The need for context

It is context that's missing from our online spaces

The need for context
Photo by Shubham Dhage / Unsplash

The spirit of the Insider has never been about reaching a massive online audience. I am not trying to aggressively grow its readership or make it go viral. Instead, I’ve found the accountability of writing to an audience nurtures a discipline to think deeply and wrestle with the ideas that arrive half-formed throughout the month. I don’t write what I’ve already learned—I write to discover what I am learning. For me, writing is wrestling. Sometimes it flows. Sometimes I find myself bent and contorted in the labor of smoothing out a jagged idea that isn’t quite ready.

I’ve begun to realize something that maybe should have been obvious long ago: I am a better writer and more courageous idea-wrestler when I know the reader has context about me. When I try to write to a faceless, monolithic audience, my writing is generic and predictable. But when I know that the reader on the other side of the screen has context, I feel braver. I hold myself to higher standards. I aspire to be honest because that shared context is a form of accountability.

The writer Jenny Odell says something so simple it’s profound: write for people who have context. Context is a thickening agent that makes our writing textured and beautifully prickly. Without it, our writing can come out wispy and bland, which is the direction I see a lot of online writing going. The architecture of platforms like X/Twitter leaves little room for context, and AI-generated writing is designed to be generic and predictable because it is the average of all the writing that’s ever been done online.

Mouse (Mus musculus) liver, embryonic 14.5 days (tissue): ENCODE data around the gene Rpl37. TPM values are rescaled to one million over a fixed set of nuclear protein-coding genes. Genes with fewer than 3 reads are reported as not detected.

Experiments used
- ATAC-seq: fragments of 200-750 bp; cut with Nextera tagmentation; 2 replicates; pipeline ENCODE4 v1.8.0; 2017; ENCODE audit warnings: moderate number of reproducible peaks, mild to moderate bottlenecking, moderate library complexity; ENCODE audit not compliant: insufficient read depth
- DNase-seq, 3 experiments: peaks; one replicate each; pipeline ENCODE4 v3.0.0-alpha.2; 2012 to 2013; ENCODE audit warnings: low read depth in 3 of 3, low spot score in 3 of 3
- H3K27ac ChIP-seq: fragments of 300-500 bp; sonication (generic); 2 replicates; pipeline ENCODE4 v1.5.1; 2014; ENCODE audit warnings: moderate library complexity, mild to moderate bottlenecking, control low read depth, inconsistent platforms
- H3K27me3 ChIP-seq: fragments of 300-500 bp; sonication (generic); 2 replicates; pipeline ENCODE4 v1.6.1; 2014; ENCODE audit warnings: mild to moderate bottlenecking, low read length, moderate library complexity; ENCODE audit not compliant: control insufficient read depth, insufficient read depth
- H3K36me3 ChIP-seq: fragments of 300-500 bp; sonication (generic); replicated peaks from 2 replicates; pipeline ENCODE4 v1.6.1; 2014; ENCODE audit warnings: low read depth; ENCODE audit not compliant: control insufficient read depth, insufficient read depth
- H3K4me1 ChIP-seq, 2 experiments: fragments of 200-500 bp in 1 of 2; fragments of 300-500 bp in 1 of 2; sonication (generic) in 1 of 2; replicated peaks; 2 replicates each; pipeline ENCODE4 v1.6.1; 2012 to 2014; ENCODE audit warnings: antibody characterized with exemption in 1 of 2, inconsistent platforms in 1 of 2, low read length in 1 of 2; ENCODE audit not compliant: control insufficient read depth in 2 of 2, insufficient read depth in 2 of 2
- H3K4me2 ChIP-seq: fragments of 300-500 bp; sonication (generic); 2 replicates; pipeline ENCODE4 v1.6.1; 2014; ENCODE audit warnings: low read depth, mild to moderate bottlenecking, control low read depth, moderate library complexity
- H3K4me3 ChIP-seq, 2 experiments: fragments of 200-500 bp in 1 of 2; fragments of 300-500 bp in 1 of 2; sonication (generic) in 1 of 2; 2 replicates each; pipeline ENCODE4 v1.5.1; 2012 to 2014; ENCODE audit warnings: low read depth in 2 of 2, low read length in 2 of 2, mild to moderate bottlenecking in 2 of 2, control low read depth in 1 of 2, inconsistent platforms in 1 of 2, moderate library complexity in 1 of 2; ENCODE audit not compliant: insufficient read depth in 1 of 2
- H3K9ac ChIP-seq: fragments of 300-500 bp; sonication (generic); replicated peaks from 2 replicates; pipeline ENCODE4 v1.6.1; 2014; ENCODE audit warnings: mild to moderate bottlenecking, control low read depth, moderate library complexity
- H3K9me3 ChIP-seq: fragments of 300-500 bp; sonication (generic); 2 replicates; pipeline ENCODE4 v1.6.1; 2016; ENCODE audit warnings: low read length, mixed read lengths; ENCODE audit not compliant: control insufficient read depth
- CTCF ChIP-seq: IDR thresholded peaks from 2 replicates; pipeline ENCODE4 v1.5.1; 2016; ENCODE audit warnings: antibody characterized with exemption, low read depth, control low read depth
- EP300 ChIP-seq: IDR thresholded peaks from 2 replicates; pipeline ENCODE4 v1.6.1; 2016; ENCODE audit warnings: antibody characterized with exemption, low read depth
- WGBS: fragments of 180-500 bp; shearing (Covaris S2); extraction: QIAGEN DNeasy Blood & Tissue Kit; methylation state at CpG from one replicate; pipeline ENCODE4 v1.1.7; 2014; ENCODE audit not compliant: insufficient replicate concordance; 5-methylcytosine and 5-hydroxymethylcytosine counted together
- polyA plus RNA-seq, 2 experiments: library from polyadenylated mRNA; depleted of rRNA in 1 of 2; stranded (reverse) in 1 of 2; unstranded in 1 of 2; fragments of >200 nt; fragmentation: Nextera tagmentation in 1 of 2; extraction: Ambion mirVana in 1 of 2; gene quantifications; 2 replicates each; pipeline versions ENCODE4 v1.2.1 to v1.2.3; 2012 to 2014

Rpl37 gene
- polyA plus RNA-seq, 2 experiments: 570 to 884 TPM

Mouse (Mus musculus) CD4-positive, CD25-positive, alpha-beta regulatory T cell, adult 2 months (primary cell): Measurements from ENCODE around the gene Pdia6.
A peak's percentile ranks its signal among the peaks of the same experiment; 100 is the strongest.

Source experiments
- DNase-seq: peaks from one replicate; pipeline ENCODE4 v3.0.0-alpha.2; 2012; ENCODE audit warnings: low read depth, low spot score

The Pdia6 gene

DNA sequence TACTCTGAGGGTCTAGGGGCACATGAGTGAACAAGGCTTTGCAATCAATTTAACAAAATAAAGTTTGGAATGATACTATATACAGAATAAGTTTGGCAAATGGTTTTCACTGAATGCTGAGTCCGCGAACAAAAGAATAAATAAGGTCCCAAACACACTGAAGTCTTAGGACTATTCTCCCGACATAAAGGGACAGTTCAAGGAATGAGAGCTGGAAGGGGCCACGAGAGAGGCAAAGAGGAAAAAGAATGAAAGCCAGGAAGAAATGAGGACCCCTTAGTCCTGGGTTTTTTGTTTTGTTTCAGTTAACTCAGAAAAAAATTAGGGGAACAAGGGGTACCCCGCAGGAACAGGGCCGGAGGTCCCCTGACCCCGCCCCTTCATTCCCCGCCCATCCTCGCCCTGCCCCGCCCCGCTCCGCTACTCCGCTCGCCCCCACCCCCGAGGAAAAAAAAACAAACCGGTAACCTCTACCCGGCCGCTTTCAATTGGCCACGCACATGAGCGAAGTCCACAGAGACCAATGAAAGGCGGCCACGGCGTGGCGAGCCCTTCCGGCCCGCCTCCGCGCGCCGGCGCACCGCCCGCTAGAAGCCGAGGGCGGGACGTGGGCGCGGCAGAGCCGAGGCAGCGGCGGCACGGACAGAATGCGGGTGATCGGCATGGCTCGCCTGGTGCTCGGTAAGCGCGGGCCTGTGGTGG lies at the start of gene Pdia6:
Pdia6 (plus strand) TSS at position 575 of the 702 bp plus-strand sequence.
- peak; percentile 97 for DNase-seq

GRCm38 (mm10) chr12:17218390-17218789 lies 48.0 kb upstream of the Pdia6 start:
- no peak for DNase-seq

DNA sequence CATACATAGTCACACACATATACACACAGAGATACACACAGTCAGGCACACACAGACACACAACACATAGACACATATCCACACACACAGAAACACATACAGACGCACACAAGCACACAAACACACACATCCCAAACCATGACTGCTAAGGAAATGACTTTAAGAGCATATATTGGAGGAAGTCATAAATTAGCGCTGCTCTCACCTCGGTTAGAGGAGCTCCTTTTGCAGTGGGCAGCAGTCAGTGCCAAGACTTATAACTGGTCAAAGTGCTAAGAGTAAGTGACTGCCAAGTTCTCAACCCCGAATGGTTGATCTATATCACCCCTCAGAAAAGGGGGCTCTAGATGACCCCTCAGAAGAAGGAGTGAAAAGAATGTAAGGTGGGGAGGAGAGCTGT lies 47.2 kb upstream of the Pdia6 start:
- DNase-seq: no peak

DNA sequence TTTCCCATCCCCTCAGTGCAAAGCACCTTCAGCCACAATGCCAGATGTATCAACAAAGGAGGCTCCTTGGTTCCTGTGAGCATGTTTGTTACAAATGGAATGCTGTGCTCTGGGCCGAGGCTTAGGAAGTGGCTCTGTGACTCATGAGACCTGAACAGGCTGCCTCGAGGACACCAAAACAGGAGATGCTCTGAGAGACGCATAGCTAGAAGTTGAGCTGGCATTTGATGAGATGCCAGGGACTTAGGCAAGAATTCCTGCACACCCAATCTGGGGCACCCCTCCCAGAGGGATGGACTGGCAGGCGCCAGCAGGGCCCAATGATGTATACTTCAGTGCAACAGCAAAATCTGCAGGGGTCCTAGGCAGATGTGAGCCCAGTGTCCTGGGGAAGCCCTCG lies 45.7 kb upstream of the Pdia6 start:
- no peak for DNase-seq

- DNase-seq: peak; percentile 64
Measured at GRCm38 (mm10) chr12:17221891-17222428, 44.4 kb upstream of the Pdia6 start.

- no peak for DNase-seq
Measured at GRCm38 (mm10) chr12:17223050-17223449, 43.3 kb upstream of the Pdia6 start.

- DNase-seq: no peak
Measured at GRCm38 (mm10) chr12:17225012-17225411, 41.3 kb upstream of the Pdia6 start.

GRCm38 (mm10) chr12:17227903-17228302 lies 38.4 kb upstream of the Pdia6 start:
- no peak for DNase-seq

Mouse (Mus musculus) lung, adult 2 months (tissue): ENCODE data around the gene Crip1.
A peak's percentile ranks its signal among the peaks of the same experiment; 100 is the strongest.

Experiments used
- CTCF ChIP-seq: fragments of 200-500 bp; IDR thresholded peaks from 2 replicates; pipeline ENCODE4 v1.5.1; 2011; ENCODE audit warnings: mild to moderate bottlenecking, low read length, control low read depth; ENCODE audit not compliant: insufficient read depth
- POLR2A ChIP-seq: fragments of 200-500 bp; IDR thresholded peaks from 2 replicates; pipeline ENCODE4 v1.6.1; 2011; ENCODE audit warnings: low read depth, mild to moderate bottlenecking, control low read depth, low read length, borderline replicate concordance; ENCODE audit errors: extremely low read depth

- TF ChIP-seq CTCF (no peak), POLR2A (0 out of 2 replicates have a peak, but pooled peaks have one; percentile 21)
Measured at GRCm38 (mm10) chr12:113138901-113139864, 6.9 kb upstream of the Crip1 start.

As the academic Tressie Cottom so thoughtfully frames it, we are having the thickest conversations in the thinnest spaces. In such spaces, our writing becomes disembodied from human context. We begin to write in generic platitudes and pithy maxims because that’s what feels safest to write to an audience that doesn’t have context. We begin to shape our writing—and by extension our thinking—around calculations like: what will have the greatest impact for people who don’t have much context? What will get the most shares by people I don’t know?

When you write without any ambition for scale and distribution, when you anchor your writing in the mud and muck of human context, you will write with more honesty and pluck, and your writing will become an invitation that is sometimes accepted by the people on the other side of the screen to respond and participate in that co-wrestling with you.